Thus, to maximize the decrease in the ugliness, we need to choose $$l, r$$ with the longest intersection. Now, let us consider the following problem:

Problem: Longest Intersection

You are given $$M$$ segments; the $$i$$-th segment is $$L_i \leq x \leq R_i$$. You will choose two of them. Find the maximum possible length of the intersection of the chosen segments. If no two segments have an intersection, your answer should be $$0$$.

If we can solve this problem, we can find the answer as follows:

• Find $$Z_1$$, the Longest Intersection among all the segments $$A_i \leq x \leq A_{i+1}$$ for all positions where $$A_i \lt A_{i+1}$$.
• Find $$Z_2$$, the Longest Intersection among all the segments $$A_{i+1} \leq x \leq A_i$$ for all positions where $$A_i \gt A_{i+1}$$.
• Then, the maximum possible decrease for the case $$l \neq 1, r \neq N$$ is $$\max(2Z_1, 2Z_2)$$. For the case $$l = 1$$ or $$r = N$$, we can try all possible choices, since there are not many of them.

Now, what remains is to solve Longest Intersection.

We will describe one way to solve Longest Intersection in $$O(M \log M)$$ time.

The intersection of Segment $$i$$, $$L_i \leq x \leq R_i$$, and Segment $$j$$, $$L_j \leq x \leq R_j$$, is $$\max(L_i, L_j) \leq x \leq \min(R_i, R_j)$$. We want to find $$i, j$$ that maximize its length.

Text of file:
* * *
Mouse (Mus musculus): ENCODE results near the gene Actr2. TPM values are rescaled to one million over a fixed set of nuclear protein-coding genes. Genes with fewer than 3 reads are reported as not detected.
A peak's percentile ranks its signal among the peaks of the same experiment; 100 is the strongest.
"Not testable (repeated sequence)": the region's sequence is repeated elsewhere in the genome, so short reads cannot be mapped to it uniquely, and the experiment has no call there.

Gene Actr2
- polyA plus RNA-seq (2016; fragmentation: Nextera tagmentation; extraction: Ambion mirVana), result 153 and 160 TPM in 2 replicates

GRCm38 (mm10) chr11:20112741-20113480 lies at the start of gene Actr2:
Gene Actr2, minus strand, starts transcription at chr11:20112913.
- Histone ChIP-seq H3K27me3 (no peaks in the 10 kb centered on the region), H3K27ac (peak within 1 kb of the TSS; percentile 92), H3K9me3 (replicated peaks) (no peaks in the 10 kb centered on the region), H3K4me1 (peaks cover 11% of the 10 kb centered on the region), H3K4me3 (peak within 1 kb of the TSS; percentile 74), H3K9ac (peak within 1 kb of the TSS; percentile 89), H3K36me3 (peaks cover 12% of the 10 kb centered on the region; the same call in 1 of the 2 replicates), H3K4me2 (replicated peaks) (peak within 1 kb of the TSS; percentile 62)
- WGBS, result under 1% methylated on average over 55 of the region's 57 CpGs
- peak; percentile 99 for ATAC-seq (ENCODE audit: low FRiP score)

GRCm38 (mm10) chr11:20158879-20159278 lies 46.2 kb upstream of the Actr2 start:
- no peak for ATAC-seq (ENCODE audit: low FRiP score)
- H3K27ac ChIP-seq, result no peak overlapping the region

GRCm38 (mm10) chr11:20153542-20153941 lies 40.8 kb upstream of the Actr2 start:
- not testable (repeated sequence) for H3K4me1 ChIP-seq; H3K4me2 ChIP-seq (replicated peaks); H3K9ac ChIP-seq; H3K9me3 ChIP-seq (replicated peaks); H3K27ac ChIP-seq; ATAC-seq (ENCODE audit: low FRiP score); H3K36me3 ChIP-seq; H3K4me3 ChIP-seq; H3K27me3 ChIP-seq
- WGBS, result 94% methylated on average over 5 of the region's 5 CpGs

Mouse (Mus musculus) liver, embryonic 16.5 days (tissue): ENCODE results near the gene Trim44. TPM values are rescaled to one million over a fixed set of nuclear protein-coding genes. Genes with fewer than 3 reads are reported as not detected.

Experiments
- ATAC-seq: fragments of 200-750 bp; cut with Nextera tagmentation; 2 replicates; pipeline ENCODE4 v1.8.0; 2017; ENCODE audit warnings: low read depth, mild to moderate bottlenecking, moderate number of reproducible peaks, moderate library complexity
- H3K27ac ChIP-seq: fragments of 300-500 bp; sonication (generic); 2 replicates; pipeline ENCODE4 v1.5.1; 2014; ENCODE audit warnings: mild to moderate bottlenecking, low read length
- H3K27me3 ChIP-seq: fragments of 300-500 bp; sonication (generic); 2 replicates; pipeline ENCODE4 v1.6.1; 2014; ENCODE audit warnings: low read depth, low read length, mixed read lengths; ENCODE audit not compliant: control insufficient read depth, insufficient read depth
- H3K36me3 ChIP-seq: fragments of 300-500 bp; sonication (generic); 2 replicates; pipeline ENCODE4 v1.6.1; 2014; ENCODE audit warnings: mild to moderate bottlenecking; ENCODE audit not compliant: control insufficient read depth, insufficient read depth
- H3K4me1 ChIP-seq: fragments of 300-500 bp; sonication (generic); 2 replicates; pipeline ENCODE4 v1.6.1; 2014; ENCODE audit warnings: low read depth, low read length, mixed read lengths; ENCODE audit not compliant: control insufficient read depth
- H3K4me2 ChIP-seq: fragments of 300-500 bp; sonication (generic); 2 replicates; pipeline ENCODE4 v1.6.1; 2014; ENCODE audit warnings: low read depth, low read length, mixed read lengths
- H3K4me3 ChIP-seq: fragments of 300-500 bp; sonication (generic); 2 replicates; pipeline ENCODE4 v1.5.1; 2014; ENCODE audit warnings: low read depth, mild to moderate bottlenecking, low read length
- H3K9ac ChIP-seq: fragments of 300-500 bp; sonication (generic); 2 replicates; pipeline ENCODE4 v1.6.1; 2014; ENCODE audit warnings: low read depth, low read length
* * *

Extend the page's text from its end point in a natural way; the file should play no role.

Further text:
Now, let us sort $$L_i$$ and assume $$L_1 \leq L_2 \leq \cdots \leq L_M$$. Then, the intersection of Segments $$i, j$$ $$(i \lt j)$$ is $$L_j \leq x \leq \min(R_i, R_j)$$. Thus, for a fixed $$j$$, the length of the intersection is maximized by choosing the $$i$$ with the maximum $$R_i$$. For example, in the figure below, the optimal choice for $$j = 4$$ is $$i = 2$$ (resulting in the intersection $$L_4 = 25 \leq x \leq 48 = R_2$$), and the optimal choice for $$j = 7$$ is $$i = 5$$ (resulting in the intersection $$L_7 = 37 \leq x \leq 65 = R_7$$).

Therefore, the following algorithm finds the Longest Intersection:

1. Sort the $$M$$ segments in ascending order of $$L_i$$.
2. For each $$j = 2, 3, \cdots, M$$, in this order, compute the longest intersection when $$j$$ is fixed to that value: $$L_j \leq x \leq \min(R_j, \max(R_1, R_2, \dots, R_{j-1}))$$.
3. The answer is the longest of all those intersections, or $$0$$ if there is no such intersection.

Here, we can cumulatively find the values $$\max(R_1, R_2, \dots, R_{j-1})$$, so the bottleneck of this algorithm is sorting, resulting in the complexity of $$O(M \log M)$$.

Summary of the solution:

1. The change in ugliness depends only on the two ends of the reversed segment, and is $$|A_{l-1} - A_l| + |A_r - A_{r+1}| - |A_{l-1} - A_r| - |A_l - A_{r+1}|$$ (when $$2 \leq l \lt r \leq N-1$$).
2. The ugliness decreases only when $$A_{l-1} \lt A_l$$ and $$A_r \lt A_{r+1}$$, or $$A_{l-1} \gt A_l$$ and $$A_r \gt A_{r+1}$$, by the length of the intersection of the segment with endpoints $$A_{l-1}$$ and $$A_l$$ and the segment with endpoints $$A_r$$ and $$A_{r+1}$$, multiplied by $$2$$.
3. If we separately deal with the case $$A_i \lt A_{i+1}$$ and the case $$A_i \gt A_{i+1}$$, our objective is to find the longest intersection of two segments chosen from $$M$$ segments.
4. We can find the longest intersection in $$O(M \log M)$$ time. One way to do this is to sort the segment in ascending order of $$L_i$$, the left end.

This solution solves the problem in $$O(N \log N)$$ time.

Sample Implementation:

Bonus: Can you maximize the ugliness of the tower, in $$O(N)$$ time?

posted:
last update: